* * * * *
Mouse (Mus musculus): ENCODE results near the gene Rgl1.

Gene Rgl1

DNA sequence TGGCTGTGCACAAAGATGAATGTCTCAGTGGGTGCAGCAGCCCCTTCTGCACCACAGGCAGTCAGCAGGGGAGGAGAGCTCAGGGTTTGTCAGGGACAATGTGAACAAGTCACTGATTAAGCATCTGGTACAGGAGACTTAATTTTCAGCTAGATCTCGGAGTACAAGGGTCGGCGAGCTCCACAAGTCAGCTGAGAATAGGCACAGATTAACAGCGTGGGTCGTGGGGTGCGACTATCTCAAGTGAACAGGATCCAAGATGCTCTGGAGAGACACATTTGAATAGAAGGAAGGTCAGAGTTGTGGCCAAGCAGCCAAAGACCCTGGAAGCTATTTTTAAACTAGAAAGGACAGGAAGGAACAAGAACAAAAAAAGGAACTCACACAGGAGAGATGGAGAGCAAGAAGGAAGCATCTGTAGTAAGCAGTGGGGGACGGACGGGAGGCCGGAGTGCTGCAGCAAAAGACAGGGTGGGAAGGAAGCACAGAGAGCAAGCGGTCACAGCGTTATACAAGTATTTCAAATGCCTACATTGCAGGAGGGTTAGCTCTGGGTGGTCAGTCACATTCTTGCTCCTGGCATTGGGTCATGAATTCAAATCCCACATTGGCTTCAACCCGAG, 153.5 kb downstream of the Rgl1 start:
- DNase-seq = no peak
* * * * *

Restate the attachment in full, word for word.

Mouse (Mus musculus): ENCODE results near the gene Rgl1.

Gene Rgl1

DNA sequence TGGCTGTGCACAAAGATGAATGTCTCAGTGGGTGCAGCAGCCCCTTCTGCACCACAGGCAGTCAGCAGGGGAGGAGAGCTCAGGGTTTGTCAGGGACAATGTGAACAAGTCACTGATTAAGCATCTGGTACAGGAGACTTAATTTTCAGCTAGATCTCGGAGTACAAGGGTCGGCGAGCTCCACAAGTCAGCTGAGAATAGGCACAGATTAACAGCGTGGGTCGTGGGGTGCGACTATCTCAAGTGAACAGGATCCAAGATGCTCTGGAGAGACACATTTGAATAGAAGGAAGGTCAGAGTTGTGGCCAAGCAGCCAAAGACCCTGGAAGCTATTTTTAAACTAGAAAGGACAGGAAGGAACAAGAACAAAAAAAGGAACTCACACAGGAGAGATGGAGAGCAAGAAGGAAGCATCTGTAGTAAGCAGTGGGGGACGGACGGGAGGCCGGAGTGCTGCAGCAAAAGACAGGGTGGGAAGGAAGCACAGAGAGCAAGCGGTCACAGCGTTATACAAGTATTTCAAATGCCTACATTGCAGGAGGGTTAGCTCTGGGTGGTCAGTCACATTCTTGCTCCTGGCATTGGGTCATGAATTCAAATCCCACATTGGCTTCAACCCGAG, 153.5 kb downstream of the Rgl1 start:
- DNase-seq = no peak